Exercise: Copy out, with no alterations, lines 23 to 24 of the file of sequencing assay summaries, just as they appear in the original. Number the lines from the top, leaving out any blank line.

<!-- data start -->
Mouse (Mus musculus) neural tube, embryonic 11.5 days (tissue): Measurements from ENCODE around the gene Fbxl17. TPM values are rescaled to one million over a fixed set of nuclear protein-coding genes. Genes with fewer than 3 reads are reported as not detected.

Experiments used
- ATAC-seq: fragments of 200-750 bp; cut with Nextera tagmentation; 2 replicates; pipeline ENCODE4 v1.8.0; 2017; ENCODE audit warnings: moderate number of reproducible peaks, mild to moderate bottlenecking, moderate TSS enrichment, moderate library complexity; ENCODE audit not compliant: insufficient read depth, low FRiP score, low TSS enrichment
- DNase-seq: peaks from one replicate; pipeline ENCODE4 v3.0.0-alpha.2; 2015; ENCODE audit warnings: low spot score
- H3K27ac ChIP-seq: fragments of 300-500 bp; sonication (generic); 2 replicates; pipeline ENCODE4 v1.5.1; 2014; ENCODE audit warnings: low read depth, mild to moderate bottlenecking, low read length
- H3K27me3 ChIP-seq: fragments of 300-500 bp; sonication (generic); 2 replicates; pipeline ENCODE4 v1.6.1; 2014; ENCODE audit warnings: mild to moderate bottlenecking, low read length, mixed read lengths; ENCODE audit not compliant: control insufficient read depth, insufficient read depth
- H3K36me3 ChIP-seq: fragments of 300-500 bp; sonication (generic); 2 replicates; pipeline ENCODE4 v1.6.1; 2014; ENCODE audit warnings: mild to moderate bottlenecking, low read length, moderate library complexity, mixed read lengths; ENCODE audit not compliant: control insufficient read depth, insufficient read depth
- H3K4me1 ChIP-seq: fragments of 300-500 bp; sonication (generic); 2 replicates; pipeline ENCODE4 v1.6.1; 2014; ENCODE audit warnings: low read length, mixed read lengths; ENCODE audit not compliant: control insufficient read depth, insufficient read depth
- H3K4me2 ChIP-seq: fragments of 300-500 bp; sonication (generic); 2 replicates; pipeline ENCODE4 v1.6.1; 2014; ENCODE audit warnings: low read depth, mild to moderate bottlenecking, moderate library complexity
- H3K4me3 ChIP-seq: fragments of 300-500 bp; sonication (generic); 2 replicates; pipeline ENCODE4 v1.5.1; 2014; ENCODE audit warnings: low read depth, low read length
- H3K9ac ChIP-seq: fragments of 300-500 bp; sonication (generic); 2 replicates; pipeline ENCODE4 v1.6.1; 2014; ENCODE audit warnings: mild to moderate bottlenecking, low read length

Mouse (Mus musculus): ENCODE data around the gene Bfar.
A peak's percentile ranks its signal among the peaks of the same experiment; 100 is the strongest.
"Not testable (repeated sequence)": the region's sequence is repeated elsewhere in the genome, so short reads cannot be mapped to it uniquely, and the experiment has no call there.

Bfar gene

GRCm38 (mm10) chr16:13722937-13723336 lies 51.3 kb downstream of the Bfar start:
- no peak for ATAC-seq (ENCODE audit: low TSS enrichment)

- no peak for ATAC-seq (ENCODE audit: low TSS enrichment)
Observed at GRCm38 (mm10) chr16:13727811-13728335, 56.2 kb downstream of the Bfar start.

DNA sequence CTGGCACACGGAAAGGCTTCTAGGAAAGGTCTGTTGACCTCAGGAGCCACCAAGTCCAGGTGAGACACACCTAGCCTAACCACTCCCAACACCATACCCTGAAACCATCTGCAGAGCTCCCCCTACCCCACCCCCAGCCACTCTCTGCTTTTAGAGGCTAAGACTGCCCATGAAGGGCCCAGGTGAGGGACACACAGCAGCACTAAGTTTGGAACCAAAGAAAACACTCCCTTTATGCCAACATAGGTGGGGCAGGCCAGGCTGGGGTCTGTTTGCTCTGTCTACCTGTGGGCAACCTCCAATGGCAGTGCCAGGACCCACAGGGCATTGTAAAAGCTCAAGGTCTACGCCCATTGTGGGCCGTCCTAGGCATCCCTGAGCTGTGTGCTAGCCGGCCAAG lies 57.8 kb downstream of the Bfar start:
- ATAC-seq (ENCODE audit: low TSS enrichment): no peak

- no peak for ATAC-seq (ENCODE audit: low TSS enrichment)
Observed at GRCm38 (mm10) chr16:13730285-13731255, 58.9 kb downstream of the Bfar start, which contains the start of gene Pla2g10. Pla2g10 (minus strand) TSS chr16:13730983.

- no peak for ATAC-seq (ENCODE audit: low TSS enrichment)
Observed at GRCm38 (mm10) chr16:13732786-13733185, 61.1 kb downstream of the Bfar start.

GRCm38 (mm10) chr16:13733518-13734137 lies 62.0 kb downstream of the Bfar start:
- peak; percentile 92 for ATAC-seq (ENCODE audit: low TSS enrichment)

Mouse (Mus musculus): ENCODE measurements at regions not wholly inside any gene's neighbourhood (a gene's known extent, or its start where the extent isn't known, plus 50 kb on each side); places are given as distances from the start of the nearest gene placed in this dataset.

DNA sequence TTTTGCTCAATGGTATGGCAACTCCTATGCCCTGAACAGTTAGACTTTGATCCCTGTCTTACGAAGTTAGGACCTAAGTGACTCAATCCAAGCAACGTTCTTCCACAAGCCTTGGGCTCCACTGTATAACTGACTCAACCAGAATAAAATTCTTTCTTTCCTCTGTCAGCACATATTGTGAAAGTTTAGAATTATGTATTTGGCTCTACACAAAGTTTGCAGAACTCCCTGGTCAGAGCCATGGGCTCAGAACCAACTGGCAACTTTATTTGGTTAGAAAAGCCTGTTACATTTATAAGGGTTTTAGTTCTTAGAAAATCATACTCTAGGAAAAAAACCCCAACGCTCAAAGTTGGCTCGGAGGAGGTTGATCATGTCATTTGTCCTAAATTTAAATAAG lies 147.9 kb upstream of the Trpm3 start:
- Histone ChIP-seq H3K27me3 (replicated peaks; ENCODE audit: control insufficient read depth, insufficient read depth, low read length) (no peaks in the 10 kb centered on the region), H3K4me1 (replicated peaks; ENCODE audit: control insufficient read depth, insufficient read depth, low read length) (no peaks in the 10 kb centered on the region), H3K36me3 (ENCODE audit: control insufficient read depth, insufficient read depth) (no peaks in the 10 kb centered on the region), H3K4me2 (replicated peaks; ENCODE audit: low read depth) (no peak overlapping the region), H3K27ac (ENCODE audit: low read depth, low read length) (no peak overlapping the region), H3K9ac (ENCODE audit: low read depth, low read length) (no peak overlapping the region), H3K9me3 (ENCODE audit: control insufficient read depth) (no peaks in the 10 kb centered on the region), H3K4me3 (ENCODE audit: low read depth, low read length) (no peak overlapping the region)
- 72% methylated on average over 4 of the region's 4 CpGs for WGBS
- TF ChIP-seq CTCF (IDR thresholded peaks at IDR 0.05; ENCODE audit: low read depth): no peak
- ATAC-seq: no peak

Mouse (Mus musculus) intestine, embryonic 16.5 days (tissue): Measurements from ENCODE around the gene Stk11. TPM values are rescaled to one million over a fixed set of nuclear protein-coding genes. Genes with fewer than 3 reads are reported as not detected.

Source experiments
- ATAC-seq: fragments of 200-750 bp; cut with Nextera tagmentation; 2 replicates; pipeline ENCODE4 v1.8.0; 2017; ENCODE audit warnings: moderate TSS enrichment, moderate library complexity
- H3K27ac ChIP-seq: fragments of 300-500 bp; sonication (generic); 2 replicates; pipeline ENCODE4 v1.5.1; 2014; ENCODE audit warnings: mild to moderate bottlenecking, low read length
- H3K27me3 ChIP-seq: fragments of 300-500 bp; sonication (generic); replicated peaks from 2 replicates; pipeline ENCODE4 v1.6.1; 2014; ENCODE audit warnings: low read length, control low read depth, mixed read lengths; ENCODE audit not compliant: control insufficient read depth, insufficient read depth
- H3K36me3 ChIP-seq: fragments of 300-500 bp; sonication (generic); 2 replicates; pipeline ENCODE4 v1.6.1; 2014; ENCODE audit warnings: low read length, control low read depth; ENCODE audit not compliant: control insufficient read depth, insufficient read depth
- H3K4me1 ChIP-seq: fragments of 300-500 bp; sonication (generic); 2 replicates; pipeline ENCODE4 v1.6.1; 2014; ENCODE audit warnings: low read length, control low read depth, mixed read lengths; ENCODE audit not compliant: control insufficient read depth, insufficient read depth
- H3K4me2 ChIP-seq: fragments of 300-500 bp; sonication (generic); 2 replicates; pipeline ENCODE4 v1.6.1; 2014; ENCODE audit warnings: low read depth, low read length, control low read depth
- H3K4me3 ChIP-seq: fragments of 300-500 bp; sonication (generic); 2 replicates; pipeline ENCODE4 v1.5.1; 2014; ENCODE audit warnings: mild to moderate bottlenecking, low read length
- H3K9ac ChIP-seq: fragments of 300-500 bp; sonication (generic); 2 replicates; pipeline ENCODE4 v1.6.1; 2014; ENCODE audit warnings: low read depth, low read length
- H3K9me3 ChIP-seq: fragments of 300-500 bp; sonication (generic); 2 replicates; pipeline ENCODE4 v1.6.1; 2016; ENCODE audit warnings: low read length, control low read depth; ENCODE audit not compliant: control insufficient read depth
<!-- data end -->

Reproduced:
Observed at GRCm38 (mm10) chr16:13730285-13731255, 58.9 kb downstream of the Bfar start, which contains the start of gene Pla2g10. Pla2g10 (minus strand) TSS chr16:13730983.

- no peak for ATAC-seq (ENCODE audit: low TSS enrichment)